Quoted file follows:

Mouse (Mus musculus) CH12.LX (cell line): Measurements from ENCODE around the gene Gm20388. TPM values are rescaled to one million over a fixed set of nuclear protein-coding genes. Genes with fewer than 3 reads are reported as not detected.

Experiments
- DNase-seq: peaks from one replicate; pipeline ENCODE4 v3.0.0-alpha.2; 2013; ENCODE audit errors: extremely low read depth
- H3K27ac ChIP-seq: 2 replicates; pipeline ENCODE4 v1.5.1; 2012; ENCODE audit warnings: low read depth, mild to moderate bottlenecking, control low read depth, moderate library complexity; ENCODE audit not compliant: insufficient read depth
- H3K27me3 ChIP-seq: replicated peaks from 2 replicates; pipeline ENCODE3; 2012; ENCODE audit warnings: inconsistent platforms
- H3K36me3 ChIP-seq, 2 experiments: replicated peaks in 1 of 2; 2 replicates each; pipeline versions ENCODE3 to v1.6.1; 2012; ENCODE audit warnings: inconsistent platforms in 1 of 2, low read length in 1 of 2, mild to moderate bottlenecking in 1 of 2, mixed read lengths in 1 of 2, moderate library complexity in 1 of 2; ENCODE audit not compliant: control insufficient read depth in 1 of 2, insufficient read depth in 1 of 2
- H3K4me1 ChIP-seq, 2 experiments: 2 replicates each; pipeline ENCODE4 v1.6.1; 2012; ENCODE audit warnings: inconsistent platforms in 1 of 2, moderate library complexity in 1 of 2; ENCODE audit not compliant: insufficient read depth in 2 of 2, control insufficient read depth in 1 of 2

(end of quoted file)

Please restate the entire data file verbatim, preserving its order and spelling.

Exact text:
Mouse (Mus musculus) CH12.LX (cell line): Measurements from ENCODE around the gene Gm20388. TPM values are rescaled to one million over a fixed set of nuclear protein-coding genes. Genes with fewer than 3 reads are reported as not detected.

Experiments
- DNase-seq: peaks from one replicate; pipeline ENCODE4 v3.0.0-alpha.2; 2013; ENCODE audit errors: extremely low read depth
- H3K27ac ChIP-seq: 2 replicates; pipeline ENCODE4 v1.5.1; 2012; ENCODE audit warnings: low read depth, mild to moderate bottlenecking, control low read depth, moderate library complexity; ENCODE audit not compliant: insufficient read depth
- H3K27me3 ChIP-seq: replicated peaks from 2 replicates; pipeline ENCODE3; 2012; ENCODE audit warnings: inconsistent platforms
- H3K36me3 ChIP-seq, 2 experiments: replicated peaks in 1 of 2; 2 replicates each; pipeline versions ENCODE3 to v1.6.1; 2012; ENCODE audit warnings: inconsistent platforms in 1 of 2, low read length in 1 of 2, mild to moderate bottlenecking in 1 of 2, mixed read lengths in 1 of 2, moderate library complexity in 1 of 2; ENCODE audit not compliant: control insufficient read depth in 1 of 2, insufficient read depth in 1 of 2
- H3K4me1 ChIP-seq, 2 experiments: 2 replicates each; pipeline ENCODE4 v1.6.1; 2012; ENCODE audit warnings: inconsistent platforms in 1 of 2, moderate library complexity in 1 of 2; ENCODE audit not compliant: insufficient read depth in 2 of 2, control insufficient read depth in 1 of 2